In 1889, Auguste Ducrey at the University of Naples published his research about the causing agent of chancroid (ulcus molle or chancre mou) associated with the presence of genital ulcers, Haemophilus ducreyi, which is a gram-negative bacillus, was named after the scientist.  Chancroid is a sexually transmitted disease (STD), very often found in HIV sufferers, and the etiologic agent in chronic skin ulcers in the South Pacific region.
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haemophilus ducreyi

Image: “Haemophilus ducreyi bacteria – the causative agent of chancroid, stained with Gentian Violet.” Obtained from the CDC Public Health Image Library. License: Public Domain

Definition and Background of Haemophilus Ducreyi

Being a fastidious facultative anaerobic, gram-negative, non-spore-forming coccobacillus, H. ducreyi grows best in a humid atmosphere containing 5% CO2, at the temperature of 34-35°C (microaerophilic conditions).

The infection is usually localized in the genital area. There are some cases of extragenital infection caused by H. ducreyi on the inner thighs, breast and fingers. The causing factor can trigger the development of the infectious disease in humans only.

Etiology of Haemophilus Ducreyi

H. ducreyi is transmitted sexually if there is a direct contact with open lesions and exudate. It mainly affects the genital area. The incubation period is 4 – 7 days.

On the place of the bacterial invasion, there are tender papules after sexual intercourse (on the prepuce, frenulum, glans or anus in men and on the vulva, cervix and perianal area in women), later they turn into putulae, which rupture after 2 – 3 days forming uneven ulcers. If the ulcers are not treated timely, they may heal longer than usually (up to 3 months).

Also, there may be some complications when secondary (opportunistic) infection entering the place of the lesion leading to the occurrence of phimosis in men, phagedenic ulceration due to secondary bacterial infection, and unilateral lymphadenopathy (50% of cases).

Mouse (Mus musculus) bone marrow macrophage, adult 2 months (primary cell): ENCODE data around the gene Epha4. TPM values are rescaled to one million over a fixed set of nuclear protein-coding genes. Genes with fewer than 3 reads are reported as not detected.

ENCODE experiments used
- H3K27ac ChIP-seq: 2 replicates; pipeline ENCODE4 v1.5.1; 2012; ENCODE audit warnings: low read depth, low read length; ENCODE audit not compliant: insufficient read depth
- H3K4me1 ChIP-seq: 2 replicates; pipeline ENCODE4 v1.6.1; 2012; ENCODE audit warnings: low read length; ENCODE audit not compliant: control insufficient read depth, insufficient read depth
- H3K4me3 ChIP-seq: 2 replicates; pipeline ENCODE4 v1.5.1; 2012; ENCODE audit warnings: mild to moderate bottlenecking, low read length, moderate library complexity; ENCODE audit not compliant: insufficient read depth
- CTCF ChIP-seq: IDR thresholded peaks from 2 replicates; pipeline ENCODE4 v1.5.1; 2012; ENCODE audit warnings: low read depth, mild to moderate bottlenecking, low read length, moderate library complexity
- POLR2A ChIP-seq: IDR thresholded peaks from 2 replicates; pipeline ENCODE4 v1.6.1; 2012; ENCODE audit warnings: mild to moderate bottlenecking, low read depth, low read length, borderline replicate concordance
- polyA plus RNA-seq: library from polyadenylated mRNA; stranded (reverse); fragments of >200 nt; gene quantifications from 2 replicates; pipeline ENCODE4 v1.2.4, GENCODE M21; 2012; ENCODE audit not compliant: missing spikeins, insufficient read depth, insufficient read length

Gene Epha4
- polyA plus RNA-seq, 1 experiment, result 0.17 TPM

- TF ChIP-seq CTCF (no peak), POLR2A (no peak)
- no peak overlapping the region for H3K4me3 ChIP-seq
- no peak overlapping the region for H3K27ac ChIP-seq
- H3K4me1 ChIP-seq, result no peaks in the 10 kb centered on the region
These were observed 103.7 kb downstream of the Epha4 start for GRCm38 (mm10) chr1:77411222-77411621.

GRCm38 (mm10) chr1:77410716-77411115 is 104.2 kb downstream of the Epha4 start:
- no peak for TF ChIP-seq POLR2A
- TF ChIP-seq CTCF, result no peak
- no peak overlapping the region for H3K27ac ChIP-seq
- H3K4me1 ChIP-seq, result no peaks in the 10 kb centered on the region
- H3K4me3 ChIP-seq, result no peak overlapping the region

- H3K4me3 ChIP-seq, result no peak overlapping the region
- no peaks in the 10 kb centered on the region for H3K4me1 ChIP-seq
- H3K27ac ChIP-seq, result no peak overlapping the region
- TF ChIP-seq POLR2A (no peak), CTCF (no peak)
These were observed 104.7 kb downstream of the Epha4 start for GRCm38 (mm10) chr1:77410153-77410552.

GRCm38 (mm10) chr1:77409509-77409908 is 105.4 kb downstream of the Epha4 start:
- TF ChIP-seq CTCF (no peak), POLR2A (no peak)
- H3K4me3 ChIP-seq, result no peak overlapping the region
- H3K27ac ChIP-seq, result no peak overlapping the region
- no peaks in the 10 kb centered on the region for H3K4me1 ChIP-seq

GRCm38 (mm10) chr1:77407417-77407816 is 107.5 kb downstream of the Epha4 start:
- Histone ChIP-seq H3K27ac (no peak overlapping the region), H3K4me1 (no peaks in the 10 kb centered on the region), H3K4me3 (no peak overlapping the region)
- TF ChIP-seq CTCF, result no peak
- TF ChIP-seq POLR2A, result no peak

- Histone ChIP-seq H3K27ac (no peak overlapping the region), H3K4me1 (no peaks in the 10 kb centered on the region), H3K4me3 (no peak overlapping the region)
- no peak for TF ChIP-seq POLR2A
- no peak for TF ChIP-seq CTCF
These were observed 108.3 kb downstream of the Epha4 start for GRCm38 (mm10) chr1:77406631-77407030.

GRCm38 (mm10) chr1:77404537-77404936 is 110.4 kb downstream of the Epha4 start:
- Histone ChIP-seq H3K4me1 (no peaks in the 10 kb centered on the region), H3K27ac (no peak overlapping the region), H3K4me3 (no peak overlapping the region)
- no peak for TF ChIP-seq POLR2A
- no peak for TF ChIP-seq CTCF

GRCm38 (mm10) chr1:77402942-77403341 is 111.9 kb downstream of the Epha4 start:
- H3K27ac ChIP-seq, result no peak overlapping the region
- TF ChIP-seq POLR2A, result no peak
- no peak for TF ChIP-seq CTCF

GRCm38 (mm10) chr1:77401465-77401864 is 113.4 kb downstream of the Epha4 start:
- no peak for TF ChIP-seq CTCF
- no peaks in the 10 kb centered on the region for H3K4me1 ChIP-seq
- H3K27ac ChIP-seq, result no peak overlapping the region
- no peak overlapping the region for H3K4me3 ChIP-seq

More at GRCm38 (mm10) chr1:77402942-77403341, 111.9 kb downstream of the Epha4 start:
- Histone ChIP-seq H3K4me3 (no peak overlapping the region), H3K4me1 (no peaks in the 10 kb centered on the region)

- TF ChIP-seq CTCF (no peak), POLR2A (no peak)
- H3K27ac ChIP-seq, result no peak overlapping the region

A long-time tetracycline and trimethoprim-sulfamethoxazole (TMP-SMX) treatment of genital ulcers led to the emergence of the widespread resistant strain of H. ducreyi in developing countries.

Epidemiology of Haemophilus Ducreyi

United States

In 2000 – 2014, studies reported almost no cases of H. ducreyi in the US, as well as in Southeast Asia and the Caribbean. In 2013, only 10 cases were reported in different states. Age prevalence is 20-24-year-old males and females. Chancroid is the third most common cause in the United States.


The main reason of chronic skin ulceration (60%) in Papua New Guinea, Solomon International Islands, Vanuatu, and Ghana is reported to be H. ducreyi. Botswana, Mozambique, South Africa, Uganda, Pakistan and France were marked by less than 10% of all cases of ulcerative lesion of the skin and genitals. There is a racial predominance; non-white men who are uncircumcised are usually affected most of all.

Presentation of Haemophilus Ducreyi


H. ducreyi is a devoted companion of immune compromised conditions; usually, this ailment is diagnosed in HIV patients; especially those who practice promiscuity in sexual contacts and homosexual men. The patients with H. ducreyi ulcers may reveal that they had unprotected sex with prostitutes. Other signs may be:

  • Dyspareunia
  • Vaginal discharge
  • Fever
  • Weakness
  • Papules, pustules, anogenital ulcers (bubo) and surrounding areas
  • Painful local (inguinal) lymphadenitis, lymphatic nodes can rupture themselves.

Physical examination

Erythematous papules form 3 – 7 days after the contact with an infected person, usually on the prepuce or frenulum in males and on the vulva, cervix or perianal region in females. Later, they transform into pustules and the last stage is the ulceration of the affected skin. The ulcers are with irregular borders, there are a possible ring of erythema, purulent exudate and granulomatous bases there.

Differential Diagnosis of Haemophilus Ducreyi

  • Herpes simplex
  • Syphilis (chancre)
  • Psoriasis
  • Trauma
  • Behçet syndrome
  • Fixed drug eruptions

Diagnosis of Haemophilus Ducreyi

Laboratory studies

  • Polymerase chain reaction (PCR): almost 100% specific and sensitive but expensive.
  • Microscopy of Gram stain smear: H. ducreyi looks like “fingerprints” or “schools of fish.”
  • Immunochromatography: 100% specific but cost-effective. It takes 15 minutes to perform the test, useful in express diagnostics of painful genital ulcers.


  • Papular staging
  • Pustular staging
  • Ulcerative staging

Management of Haemophilus Ducreyi


  • Azithromycin
  • Ciprofloxacin
  • Erythromycin (7 days) is the first-line treatment for chancroid, as it is not contraindicated for pregnant women and children, unlike ciprofloxacin.

Short courses of these antibiotics in the accordance of the age and weight are efficiently administered in the treatment of chancroid.

HIV patients tend to have longer healing ulcers; that’s why Erythromycin 500mg qds for 7 days is the treatment of choice.

Buboes may be treated with administration of needle aspiration and/or incision and drainage.



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